Saturday, January 22, 2011

Cathédrale Notre-Dame d'Amiens (Cathedral of our Lady of Amiens), France

About 100 kms north of Paris, in the region of Picardy's Soome River stands my favourite Gothic cathedral, the one in Amiens.  This magnificent structure was essentially completed in 1266, with the patterned flooring being added later.  Since the architects were, as usual, striving to create something even higher than before, and since the art of countering excessive thrusts from the enormous weight of the gigantic roof and ribbed vaults was imprecise, additional flying buttresses had to be added several hundred years later, and later still, wrought iron chains were installed to keep the enormous stone pillars from buckling (the chain was somehow installed while still red hot, slowly but powerfully pulling things together as it cooled).

We enter from a door on the western front (the main facade), getting our first glimpse of the majestic aisle to the south of the nave.

We pause and turn around to look back outside.

Then we turn left and enter the nave proper for our initial view of the interior of this cathedral, the largest to be completed in the Gothic era (Beauvais was taller but never completed).

The following view is taken from the transept, looking west toward the back of the cathedral.  Since the perspective of the wide angle lens has not been corrected, we have a sense of the height of the nave's stone ribbed vaulting.

We continue looking upward, standing in the ambulatory which goes around the choir and high altar.  We see part of the transept on the left (the white stone wall going toward the upper left corner), the very ornate wood carving (bottom of the photo) which encloses the choir where the monks worshiped about 6 hours/day, the right wing of the transept (darker stone seen through the central arch, seemingly headed to the lower right corner), and the various elevations on the right side, showing that the architecture for the choir/apse is harmonized with that for the nave and transept.

Another view, again from the southern ambulatory, now looking (a bit) through the wrought iron gate through which the monks exited after singing each of the nine Offices (they would have processed into the transept and possibly even nave after celebrating High Mass).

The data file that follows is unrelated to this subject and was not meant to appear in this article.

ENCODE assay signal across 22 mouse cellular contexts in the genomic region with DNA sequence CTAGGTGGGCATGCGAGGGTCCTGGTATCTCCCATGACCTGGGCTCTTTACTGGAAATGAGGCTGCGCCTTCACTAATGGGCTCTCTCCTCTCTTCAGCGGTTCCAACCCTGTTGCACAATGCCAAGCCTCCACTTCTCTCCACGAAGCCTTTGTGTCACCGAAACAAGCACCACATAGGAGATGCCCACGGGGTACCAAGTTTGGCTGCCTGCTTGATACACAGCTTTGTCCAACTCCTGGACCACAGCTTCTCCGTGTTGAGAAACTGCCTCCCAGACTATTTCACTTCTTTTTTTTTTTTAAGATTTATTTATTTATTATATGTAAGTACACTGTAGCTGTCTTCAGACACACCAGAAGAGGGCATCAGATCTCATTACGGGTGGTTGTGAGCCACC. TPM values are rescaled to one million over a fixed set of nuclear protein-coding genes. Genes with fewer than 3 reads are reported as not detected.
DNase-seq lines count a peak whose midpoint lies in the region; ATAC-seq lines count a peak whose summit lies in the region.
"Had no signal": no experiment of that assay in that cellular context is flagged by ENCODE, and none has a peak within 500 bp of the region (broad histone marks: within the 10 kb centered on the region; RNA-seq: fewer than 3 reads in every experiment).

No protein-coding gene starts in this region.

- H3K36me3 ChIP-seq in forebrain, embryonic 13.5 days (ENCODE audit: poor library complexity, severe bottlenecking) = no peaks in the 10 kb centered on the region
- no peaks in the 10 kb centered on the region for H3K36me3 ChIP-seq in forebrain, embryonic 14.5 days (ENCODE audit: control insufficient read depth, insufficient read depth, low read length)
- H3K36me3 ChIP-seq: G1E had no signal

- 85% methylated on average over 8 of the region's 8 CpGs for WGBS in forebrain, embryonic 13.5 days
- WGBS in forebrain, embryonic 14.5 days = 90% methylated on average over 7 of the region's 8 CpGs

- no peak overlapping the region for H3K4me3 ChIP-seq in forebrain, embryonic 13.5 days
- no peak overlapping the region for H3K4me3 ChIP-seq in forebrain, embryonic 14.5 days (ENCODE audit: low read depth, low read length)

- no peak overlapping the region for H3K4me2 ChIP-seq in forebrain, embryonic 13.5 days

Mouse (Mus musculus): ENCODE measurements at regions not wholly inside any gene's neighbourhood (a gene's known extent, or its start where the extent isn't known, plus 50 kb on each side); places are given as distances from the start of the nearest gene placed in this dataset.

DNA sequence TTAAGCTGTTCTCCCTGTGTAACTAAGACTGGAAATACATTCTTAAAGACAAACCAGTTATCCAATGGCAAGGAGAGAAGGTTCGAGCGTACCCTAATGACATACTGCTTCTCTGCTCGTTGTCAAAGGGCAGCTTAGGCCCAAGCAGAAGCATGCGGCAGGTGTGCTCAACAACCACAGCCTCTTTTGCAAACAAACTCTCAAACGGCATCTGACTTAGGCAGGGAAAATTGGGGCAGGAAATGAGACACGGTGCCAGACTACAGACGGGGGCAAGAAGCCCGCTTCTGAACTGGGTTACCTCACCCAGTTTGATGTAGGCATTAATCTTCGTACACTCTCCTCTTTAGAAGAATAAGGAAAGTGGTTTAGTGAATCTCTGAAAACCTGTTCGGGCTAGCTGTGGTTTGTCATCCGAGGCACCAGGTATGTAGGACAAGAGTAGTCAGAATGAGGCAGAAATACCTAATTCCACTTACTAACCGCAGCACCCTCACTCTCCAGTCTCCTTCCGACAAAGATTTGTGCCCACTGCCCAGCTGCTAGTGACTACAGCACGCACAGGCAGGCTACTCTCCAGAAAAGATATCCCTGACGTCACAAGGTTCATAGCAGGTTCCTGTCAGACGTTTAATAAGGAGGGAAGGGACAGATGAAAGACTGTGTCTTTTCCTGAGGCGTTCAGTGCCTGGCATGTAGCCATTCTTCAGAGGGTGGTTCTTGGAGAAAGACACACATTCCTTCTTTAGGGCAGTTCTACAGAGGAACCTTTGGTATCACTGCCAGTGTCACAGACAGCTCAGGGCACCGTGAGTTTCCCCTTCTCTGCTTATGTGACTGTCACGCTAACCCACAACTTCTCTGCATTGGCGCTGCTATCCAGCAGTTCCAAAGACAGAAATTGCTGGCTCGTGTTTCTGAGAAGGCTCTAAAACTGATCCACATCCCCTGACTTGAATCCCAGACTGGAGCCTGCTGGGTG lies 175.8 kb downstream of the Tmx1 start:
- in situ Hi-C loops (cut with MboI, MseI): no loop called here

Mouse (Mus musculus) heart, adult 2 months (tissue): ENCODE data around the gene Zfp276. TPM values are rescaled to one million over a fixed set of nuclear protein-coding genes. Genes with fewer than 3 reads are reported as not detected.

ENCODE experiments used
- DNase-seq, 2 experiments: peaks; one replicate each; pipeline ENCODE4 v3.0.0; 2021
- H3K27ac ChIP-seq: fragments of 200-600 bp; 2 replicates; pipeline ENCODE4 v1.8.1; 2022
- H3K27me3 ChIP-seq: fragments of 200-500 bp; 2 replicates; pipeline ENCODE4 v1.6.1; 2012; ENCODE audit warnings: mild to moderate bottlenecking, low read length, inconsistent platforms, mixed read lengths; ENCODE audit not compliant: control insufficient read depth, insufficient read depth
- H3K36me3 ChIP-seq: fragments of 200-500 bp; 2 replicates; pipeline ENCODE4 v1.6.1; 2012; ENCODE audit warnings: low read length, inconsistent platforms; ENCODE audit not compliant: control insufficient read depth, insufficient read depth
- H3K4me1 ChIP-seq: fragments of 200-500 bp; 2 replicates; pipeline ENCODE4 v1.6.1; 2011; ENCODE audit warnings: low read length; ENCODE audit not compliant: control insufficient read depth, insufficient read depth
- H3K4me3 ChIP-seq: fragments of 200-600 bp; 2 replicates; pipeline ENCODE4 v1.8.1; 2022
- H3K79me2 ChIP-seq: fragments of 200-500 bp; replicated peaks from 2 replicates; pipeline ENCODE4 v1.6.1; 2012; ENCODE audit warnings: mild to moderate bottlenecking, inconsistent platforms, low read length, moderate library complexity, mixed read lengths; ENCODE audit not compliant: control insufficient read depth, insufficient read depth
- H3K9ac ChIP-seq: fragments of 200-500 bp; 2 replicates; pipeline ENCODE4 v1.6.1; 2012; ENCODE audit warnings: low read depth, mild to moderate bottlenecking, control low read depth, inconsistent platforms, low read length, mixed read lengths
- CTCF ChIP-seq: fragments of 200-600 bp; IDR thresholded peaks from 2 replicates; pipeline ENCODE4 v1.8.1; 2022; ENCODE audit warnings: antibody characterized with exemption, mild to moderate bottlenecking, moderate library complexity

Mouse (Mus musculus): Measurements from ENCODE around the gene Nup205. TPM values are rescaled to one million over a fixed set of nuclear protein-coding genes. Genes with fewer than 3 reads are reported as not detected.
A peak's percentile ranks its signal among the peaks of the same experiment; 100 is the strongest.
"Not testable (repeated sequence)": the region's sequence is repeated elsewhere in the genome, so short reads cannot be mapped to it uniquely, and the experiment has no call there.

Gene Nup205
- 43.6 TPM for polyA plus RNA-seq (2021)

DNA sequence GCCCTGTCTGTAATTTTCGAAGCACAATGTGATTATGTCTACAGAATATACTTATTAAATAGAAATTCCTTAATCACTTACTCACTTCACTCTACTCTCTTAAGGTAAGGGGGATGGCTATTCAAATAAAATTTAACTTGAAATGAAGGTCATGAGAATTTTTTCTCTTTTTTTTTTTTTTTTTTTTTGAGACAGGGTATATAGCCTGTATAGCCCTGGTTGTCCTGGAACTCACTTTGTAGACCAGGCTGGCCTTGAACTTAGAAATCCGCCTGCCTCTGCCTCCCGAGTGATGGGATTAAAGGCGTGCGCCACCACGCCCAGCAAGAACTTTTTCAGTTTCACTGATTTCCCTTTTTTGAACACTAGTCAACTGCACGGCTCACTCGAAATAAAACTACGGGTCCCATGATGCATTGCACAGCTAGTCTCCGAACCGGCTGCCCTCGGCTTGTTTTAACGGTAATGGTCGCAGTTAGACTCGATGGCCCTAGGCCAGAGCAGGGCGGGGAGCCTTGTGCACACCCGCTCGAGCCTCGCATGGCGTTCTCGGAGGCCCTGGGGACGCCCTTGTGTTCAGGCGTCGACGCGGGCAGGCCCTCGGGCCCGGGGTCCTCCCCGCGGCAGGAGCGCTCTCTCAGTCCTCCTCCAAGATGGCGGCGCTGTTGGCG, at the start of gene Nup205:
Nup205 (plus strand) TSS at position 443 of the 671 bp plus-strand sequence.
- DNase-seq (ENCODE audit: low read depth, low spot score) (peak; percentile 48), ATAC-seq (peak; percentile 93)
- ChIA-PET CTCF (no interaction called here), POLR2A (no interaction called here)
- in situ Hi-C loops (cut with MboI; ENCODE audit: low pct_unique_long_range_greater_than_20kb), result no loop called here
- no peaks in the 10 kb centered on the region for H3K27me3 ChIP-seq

The following photo is another of my favourite types of photos:  those of vaulted ceilings.  This one shows the main nave, with the western rose window on the left, above the mighty pipe organ.  There are 126 massive stone pillars supporting this whole cathedral, pillars designed to carry weight and, at the same time, to assist in admitting light into the sanctuary.  This also gives us some notion of the cathedral's height being divided into thirds of varying sizes:  the lower or ground level aisle, the more narrow triforium (the walkway directly above the aisle) and the magnificent clerestory windows which are 12 meters tall, or nearly 1/3 of the total interior height.

The next photo shows the vaulted ceilings meeting at the crossing, where the transept (above and below the centre) intersects with the ceilings of the apse (right) and nave (left).  Adding the gigantic clerestory windows just under the vaulted ceiling significantly increases the available natural light.

A more typical view shows the vaulted ceiling of the apse, the original blue rose window at the eastern end (notice how much darker its vault appears), and light flooding the vaulting from the gigantic clerestory windows.

Some of the windows are still filled with stained glass from the 13th c., others are either clear, or have bands of coloured glass (gleaned from destroyed windows?)  Most admirers of cathedrals adore stained glass windows, but I find them difficult to see and too often too dark, particularly on dreary days.  My soul basks in sunlight.

Below we see light coming through a southern clerestory window which is essentially clear glass, decorated with bands of coloured fragments of earlier windows (or newly created for these windows).